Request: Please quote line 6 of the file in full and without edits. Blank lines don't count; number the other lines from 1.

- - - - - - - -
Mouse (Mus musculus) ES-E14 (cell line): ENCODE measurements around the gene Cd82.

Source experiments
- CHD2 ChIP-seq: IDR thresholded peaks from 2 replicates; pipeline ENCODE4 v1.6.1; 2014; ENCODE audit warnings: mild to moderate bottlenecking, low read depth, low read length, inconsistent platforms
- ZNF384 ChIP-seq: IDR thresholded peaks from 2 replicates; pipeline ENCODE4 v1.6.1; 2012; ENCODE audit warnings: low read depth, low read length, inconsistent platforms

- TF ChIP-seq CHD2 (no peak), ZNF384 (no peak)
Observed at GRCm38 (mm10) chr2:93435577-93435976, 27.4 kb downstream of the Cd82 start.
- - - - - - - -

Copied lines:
Observed at GRCm38 (mm10) chr2:93435577-93435976, 27.4 kb downstream of the Cd82 start.